Christina R Hamill CPA’s Inheritance Tax Preparation
Planning for inheritance tax is an essential part of estate planning for many Americans. Not all states impose inheritance tax on top of the estate tax that is owed once a person dies. However, tax law tends to be subject to change, and the specifics of who owes inheritance tax can differ from year to year.
If you’re unsure of the details of what your inheritance tax planning should look like, whether you’re planning a legacy for beneficiaries or you’re planning to receive an inheritance from a loved one, the inheritance tax planning experts at Christina R Hamill CPA can provide you with the knowledge and expertise you need.
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Located in White Lake Charter Township servicing Highland, Milford and White Lake Charter Township
Christina R Hamill CPA Provides Expert Inheritance Tax Planning Advice
If you are planning for the ways that your hard work and dedication can continue to benefit your loved ones after your death, we are happy to help with inheritance tax planning advice. A thorough plan for how your wealth will be inherited, including a plan and budget for applicable taxes, is a wise and necessary step in ensuring your wealth goes where it needs to.
If you have recently suffered the death of a loved one, and need inheritance tax planning advice or other information about how to protect your inheritance, we’re also here to help. We can offer specialized inheritance tax planning advice to grantors and beneficiaries.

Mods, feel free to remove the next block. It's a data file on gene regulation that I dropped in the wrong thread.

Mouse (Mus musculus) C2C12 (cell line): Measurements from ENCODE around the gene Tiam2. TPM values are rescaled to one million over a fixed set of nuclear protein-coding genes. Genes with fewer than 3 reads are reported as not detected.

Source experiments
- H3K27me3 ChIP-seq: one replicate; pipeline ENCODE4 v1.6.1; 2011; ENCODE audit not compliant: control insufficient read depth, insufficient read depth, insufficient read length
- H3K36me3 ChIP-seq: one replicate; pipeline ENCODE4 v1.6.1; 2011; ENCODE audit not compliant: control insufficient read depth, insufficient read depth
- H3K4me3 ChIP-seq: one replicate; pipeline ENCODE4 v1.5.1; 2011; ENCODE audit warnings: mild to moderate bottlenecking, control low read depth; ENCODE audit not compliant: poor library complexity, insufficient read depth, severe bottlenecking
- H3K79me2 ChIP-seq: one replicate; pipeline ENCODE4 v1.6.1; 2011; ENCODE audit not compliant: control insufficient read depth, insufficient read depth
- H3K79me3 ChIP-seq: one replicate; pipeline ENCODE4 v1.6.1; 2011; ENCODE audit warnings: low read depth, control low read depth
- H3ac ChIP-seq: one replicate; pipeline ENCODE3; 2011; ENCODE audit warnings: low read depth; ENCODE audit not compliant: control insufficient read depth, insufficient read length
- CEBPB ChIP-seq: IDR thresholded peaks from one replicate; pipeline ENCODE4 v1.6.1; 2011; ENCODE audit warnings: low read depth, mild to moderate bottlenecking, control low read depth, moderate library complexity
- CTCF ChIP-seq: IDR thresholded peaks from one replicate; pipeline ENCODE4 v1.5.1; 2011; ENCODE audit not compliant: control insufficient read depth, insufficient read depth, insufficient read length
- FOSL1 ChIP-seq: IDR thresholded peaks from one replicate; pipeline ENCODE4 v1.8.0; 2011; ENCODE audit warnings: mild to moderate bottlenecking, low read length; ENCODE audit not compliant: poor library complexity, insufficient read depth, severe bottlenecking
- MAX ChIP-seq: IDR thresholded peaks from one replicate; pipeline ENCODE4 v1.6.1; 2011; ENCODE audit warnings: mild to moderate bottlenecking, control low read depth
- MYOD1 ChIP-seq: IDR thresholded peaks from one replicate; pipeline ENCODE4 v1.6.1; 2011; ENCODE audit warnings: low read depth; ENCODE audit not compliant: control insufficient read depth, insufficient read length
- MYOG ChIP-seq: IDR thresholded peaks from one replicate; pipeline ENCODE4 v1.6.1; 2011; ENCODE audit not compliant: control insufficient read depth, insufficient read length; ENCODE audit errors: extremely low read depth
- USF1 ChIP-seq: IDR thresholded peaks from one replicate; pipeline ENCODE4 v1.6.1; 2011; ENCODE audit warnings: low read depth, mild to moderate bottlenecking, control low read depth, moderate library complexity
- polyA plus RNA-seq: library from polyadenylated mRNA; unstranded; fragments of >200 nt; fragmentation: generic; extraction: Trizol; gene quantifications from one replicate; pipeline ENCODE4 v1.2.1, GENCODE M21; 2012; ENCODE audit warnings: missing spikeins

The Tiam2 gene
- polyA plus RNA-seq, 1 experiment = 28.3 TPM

How Is Inheritance Tax Different From Estate Tax?
Estate taxes are taken off of the assets of a person after they die. When a person passes away, their total assets are calculated. If the value of those assets are greater than the exception amount, then a certain amount is taken off in taxes. The exception amount may be subject to change, but as of 2018 it was $5.43 million.
While estate taxes are taken off of the estate holder’s total assets, inheritance tax is taken off of any money or property received by a beneficiary. The main difference is who is required to pay the taxes: the estate holder has to pay estate tax, but the beneficiary has to pay inheritance tax.
Who Has to Pay Inheritance Tax?
There is a certain amount of asset value that can be passed down to beneficiaries tax-free. This amount is subject to change every year, but in 2018 it was $1 million. On average, the amount of tax-free inheritance a beneficiary can receive is around that much every year. You are only required to pay inheritance tax if you are receiving an inheritance of more than the tax-free amount. For this reason, very few Americans who inherit money every year have to pay inheritance tax—usually only about 2%.
There are also some exceptions as to who has to pay inheritance tax. For example, most spouses can inherit more than $1 million in assets without having any inheritance tax planning.
Contact Us Now to Learn More About How to Avoid Inheritance Tax and for More Tax Planning Advice
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